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Tsutomu Nishioka

【#1157】North Korea Has Sent Military Engineers for Ukraine War

Tsutomu Nishioka / 2024.06.27 (Thu)

June 24, 2024

On June 19, Russian President Vladimir Putin visited North Korea for the first time in 24 years and held a summit meeting with Chairman Kim Jong Un. The two leaders concluded the Treaty on the Comprehensive Strategic Partnership, which included a provision that “if either party is in a state of war after receiving an armed invasion […], the other party shall provide military and other aid by all means it has without delay.”

It is speculated that North Korean forces may take part in the Ukraine war in accordance with this provision. In fact, however, North Korea has already sent troops to Russia, and the dispatch has paved the way for Putin to visit Pyongyang, according to information I have recently received. North Korea sent some 1,000 military engineers to Russia in May and is selecting burly soldiers in a bid to boost the number to 10,000, my informants said.

Russia continued to ask for troops

Putin had failed to realize his promise made in January to visit North Korea. After winning a Russian presidential election for the fifth time in March, he visited China in May and traveled to Harbin, close to North Korea, but did not make a stopover in Pyongyang. Although the North Koreans strongly urged him to visit at the time, his visit did not become reality partly due to Chinese opposition, I was told.

A big problem has recently disrupted the relationship between North Korea and Russia. The Russians have been angry that many of the weapons provided by North Korea were old and defective.

North Korea has provided Russia with millions of artillery shells and short-range ballistic missiles since the second half of last year to support Russian forces in its war in Ukraine. However, those shells had a misfire rate of more than 50%, leading some Russian soldiers to be injured when some shells exploded in barrels.

North Korea provided Russia with old weapons produced before 2010. In the year, North Korea introduced computerized numerical control lathes to improve the quality of weapons. Earlier produced shells and ammunition were like garbage, which were provided to Russia. North Korea sent old weapons, fearing that the country would be in trouble in an emergency if its arsenals were empty.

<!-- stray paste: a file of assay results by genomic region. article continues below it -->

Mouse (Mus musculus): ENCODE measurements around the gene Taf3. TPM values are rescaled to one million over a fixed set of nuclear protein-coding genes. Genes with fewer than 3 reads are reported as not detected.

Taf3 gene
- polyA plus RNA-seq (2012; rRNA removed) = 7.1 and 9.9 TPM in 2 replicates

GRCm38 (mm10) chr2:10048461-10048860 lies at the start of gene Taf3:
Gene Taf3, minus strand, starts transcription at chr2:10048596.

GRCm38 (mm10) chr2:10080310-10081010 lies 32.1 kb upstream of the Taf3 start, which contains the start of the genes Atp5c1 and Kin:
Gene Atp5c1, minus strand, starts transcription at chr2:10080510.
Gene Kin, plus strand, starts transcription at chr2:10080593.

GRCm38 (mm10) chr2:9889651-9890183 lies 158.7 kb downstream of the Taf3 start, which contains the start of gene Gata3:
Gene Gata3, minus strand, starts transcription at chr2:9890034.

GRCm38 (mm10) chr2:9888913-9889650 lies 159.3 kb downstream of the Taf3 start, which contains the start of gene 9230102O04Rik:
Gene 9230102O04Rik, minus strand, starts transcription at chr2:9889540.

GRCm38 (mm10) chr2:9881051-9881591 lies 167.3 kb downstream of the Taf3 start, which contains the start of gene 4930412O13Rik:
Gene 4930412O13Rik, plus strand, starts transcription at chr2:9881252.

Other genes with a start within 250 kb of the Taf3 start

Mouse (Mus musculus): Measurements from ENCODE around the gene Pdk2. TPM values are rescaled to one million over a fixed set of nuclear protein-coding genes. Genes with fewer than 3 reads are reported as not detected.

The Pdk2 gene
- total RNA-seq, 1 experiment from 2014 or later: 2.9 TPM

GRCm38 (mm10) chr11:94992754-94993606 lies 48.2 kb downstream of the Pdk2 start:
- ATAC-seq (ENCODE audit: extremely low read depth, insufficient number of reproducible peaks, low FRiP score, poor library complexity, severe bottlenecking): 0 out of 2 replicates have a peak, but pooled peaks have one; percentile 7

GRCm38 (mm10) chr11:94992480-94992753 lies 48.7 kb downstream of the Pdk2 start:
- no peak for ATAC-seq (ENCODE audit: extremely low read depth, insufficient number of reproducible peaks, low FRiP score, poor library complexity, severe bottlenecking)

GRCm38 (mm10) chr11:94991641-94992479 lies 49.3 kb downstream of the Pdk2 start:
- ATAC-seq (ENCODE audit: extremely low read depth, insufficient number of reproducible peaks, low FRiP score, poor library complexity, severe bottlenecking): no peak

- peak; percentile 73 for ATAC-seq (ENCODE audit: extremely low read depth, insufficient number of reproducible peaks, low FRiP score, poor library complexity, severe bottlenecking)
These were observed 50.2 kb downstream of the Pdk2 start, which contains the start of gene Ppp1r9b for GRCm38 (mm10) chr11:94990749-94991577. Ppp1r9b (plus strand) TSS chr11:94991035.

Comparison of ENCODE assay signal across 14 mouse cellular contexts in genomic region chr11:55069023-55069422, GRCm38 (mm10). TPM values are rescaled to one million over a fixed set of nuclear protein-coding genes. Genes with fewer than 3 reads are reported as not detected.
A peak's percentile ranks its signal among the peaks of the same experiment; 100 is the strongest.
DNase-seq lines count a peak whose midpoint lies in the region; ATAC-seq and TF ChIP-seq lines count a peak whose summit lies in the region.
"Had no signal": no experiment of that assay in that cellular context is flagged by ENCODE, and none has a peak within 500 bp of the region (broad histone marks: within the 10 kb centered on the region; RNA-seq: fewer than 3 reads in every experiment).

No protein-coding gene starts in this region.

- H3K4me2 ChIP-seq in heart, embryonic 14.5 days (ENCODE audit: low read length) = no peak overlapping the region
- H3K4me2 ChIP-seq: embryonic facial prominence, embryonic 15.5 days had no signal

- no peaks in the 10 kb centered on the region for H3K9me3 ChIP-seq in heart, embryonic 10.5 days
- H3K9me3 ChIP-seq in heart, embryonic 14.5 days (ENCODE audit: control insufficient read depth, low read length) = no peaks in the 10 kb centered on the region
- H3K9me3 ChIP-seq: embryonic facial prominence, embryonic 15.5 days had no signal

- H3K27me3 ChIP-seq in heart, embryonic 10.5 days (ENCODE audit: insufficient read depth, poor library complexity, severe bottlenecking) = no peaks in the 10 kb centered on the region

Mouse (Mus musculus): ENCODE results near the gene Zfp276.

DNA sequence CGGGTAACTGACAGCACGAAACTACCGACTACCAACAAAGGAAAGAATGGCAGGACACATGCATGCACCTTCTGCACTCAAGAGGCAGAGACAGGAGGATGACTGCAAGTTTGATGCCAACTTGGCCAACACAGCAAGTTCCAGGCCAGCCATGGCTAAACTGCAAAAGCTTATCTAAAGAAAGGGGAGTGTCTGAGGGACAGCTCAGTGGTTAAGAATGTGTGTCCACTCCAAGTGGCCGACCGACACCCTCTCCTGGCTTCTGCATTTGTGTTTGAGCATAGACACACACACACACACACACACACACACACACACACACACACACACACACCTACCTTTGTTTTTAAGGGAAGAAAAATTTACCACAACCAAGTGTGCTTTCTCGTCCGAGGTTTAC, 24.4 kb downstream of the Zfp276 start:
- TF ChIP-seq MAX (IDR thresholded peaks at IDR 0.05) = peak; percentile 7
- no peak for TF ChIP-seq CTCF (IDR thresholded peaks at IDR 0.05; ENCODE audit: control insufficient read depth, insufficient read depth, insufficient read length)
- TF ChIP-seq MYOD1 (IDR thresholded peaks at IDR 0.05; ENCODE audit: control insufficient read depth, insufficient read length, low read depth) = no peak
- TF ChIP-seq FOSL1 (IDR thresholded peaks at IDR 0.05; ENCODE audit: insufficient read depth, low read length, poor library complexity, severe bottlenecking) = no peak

Russian forces were increasingly frustrated with North Korean weapons and disposed of them. One of the reasons for the dismissal of Russian Defense Minister Sergei Shoigu was that he had bought defective weapons during his visit to North Korea last July, I was told. North Korea is said to have entertained Shoigu even with “pleasure girls” at that time.

Moscow has been requesting North Korea to send troops to Russia since Shoigu’s visit. An acknowledgement in Putin’s message conveyed by Shoigu to Pyongyang that Soviet Air Force pilots participated in the Korean War was meant to press North Korea to send troops in return.

North Korea has yet to acquire nuclear submarine technology

Last year, North Korea considered dispatching special forces to Ukraine and gave up on the idea after a secret attitude survey which found that many members of the special forces might defect during combat, my sources said. North Korea has decided to send military engineers this time for an apparent reason that they are unlikely to defect.

Kim Jong Un has repeatedly negotiated with Russia since last year to receive nuclear submarine technology and stealth fighter jets from Russia prior to a ceasefire in Ukraine. Russia continued to refuse, saying that the reward does not commensurate with shells provided by North Korea. Even in response to Kim’s decision to send engineers, Putin did not promise to provide nuclear submarine technology and stealth fighter jets, I was told.

Tsutomu Nishioka is a senior fellow and a Planning Committee member at the Japan Institute for National Fundamentals and a visiting professor at Reitaku University. He covers South and North Koreas.